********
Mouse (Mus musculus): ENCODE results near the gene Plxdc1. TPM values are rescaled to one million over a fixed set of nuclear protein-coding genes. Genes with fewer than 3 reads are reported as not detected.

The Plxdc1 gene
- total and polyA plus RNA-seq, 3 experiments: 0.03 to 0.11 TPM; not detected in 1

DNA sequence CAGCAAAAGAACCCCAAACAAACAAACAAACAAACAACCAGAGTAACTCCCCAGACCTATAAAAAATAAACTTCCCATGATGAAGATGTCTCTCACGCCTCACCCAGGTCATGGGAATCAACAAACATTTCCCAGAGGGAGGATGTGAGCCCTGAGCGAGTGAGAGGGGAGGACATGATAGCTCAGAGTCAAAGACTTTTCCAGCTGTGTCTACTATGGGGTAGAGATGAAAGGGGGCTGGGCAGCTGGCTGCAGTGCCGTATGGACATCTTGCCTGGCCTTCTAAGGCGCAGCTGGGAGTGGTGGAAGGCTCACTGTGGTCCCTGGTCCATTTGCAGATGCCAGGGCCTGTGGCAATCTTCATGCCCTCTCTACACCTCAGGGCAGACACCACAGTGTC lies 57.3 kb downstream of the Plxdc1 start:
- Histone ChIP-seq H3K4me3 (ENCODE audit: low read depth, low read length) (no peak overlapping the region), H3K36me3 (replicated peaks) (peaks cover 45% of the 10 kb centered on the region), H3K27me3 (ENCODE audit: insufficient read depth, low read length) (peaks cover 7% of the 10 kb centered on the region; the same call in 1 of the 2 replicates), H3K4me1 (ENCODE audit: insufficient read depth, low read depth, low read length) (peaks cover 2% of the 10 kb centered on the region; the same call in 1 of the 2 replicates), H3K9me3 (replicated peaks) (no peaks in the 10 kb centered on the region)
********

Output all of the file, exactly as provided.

Mouse (Mus musculus): ENCODE results near the gene Plxdc1. TPM values are rescaled to one million over a fixed set of nuclear protein-coding genes. Genes with fewer than 3 reads are reported as not detected.

The Plxdc1 gene
- total and polyA plus RNA-seq, 3 experiments: 0.03 to 0.11 TPM; not detected in 1

DNA sequence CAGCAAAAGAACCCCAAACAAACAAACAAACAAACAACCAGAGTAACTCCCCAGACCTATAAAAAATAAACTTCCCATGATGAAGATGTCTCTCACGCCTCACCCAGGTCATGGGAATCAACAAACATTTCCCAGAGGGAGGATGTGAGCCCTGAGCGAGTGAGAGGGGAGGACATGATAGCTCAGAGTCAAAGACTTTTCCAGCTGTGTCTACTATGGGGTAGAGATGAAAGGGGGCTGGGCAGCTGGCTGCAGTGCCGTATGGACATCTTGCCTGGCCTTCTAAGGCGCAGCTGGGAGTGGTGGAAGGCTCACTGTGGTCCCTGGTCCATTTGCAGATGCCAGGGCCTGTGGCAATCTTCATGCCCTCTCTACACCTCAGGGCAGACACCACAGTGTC lies 57.3 kb downstream of the Plxdc1 start:
- Histone ChIP-seq H3K4me3 (ENCODE audit: low read depth, low read length) (no peak overlapping the region), H3K36me3 (replicated peaks) (peaks cover 45% of the 10 kb centered on the region), H3K27me3 (ENCODE audit: insufficient read depth, low read length) (peaks cover 7% of the 10 kb centered on the region; the same call in 1 of the 2 replicates), H3K4me1 (ENCODE audit: insufficient read depth, low read depth, low read length) (peaks cover 2% of the 10 kb centered on the region; the same call in 1 of the 2 replicates), H3K9me3 (replicated peaks) (no peaks in the 10 kb centered on the region)